[0086] In order to vary the corresponding threshold, a series of calculations may be performed. First, a percentage deviation for the obtained FP and FN for the one or more recommended anomaly detection approaches may be generated. The percentage deviation PDFP may calculate the degree of relative change of FP with respective to FN and may be denoted by the following
FP—FN equation: PD_{FP} = abs(— — — ). The percentage deviation PDFN may calculate the degree of relative change of FN with respect to FP and may be denoted by the following equation: PD_{FN} =
[0087] Next, the maximum percentage deviation between FP and FN, Eta (p) may be calculated by the following equation: rj = max(P£)_{FP}, PD_{FN}). The range of rj may be [0,1].
[0088] Next, the change in the threshold parameter value, Delta (5), may be calculated using a scaled sigmoid function which is squished to the range (0, 1]. d may be calculated by the following equations: d = ft may govern the change in d and may be in
the range of (0, 1], and take a default value of 1. In some embodiments, ft may be inversely proportional to window size (w), and acts as a smoothening factor in computing d.
[0089] Next, if there are more missed anomalies than misclassified, meaning more FN than FP, the threshold will be increased with the calculated d to capture more anomalies. The increase in the threshold may be calculated with the following equation: thresh = thresh + (V * 5), wherein thresh denotes the threshold parameter value. Nabla (V) may denote the maximum change that thresh can take. V may be a fixed value in the range [0, 0.1].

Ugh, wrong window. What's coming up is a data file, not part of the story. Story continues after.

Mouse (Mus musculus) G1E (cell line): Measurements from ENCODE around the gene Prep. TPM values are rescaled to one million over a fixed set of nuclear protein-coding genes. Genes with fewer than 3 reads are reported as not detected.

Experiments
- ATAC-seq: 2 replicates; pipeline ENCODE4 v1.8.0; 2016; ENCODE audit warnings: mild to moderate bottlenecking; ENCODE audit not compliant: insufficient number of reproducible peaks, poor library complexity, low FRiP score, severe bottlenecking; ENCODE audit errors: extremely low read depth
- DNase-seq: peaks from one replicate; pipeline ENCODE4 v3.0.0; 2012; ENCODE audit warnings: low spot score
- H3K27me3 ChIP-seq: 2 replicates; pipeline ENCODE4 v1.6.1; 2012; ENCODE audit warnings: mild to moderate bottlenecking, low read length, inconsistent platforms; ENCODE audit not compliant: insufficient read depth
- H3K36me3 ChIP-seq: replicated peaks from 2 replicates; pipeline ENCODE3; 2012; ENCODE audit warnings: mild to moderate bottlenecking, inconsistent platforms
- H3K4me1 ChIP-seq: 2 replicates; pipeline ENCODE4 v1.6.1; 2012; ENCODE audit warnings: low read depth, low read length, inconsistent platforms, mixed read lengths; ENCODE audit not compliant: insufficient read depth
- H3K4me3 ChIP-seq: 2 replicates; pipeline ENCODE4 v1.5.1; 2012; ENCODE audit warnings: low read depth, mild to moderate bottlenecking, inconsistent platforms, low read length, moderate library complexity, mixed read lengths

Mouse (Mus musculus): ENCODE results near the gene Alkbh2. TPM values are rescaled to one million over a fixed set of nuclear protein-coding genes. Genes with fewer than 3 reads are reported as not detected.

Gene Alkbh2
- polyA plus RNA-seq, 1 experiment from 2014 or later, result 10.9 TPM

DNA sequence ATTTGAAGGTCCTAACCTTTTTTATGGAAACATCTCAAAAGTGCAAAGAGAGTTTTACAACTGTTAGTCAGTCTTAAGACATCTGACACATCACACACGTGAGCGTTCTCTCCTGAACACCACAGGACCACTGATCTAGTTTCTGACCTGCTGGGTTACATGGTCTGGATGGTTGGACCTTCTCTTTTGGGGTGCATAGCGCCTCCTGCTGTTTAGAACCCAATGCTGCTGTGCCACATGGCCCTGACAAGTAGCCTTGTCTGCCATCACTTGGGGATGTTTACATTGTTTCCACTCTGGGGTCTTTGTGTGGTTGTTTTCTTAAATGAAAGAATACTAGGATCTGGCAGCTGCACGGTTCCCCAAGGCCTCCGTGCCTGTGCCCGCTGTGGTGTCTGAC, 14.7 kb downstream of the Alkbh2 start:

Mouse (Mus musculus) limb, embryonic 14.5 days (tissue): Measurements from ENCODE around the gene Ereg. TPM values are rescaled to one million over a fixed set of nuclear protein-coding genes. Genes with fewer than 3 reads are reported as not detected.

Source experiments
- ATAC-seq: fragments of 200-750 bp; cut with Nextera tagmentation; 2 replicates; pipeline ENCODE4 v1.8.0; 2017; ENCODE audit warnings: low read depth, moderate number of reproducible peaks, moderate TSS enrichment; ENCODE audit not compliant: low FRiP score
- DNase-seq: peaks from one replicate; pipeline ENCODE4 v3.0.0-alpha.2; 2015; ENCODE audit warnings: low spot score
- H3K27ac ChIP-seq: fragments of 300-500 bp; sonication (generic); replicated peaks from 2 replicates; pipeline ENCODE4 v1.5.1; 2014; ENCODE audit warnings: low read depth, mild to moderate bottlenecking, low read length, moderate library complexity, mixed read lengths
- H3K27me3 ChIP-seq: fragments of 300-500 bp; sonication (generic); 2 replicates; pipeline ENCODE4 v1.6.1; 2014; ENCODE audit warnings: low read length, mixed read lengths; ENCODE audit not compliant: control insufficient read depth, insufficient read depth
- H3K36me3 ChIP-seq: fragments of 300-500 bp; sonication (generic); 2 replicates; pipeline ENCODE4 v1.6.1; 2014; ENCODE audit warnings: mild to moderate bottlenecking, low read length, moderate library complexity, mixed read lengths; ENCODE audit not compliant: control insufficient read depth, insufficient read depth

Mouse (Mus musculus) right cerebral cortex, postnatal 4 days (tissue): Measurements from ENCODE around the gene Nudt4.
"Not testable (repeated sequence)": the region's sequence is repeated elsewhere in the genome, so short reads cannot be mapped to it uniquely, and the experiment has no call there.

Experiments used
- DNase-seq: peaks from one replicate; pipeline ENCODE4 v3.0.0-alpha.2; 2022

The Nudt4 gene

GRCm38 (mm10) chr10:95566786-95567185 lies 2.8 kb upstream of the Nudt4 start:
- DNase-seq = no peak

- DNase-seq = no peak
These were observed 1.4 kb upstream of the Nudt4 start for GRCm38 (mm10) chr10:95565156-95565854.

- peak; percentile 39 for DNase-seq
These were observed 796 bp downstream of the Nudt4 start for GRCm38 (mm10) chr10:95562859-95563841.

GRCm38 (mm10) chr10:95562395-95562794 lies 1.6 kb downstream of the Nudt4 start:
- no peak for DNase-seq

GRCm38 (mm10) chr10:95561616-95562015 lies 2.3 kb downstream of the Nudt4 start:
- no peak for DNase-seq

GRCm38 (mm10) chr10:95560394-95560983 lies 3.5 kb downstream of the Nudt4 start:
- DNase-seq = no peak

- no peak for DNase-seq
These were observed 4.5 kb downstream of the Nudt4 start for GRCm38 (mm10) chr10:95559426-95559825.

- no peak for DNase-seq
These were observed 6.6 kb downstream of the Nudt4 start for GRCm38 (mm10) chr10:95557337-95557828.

[0090] If there are more misclassified anomalies than missed anomalies, meaning that the number of FP obtained is greater than the number of FN, the threshold will be decreased by the calculate d to reduce the anomalous misclassification. The decrease in the threshold may be calculated with the following equation: thresh = thresh — (V * d).
[0091] At 508, a stopping criterion is shown. The threshold variations at 506 may continue repeat until the stopping criterion at 508 is met. At 510A one possible embodiment for the stopping
criterion is shown. The stopping criterion may be the change in threshold being lower than a second stopping threshold for an iteration. In some embodiment, the stopping criterion may be denoted by: d > £g, where £g is very small. If the stopping criterion at 508 is not met, 502508 may repeat until the stopping criterion at 508 is met. Once the stopping criterion at 508 has been met the method proceeds to 512.
[0092] At 512, the anomaly detection approaches will be returned with the optimal threshold values obtained.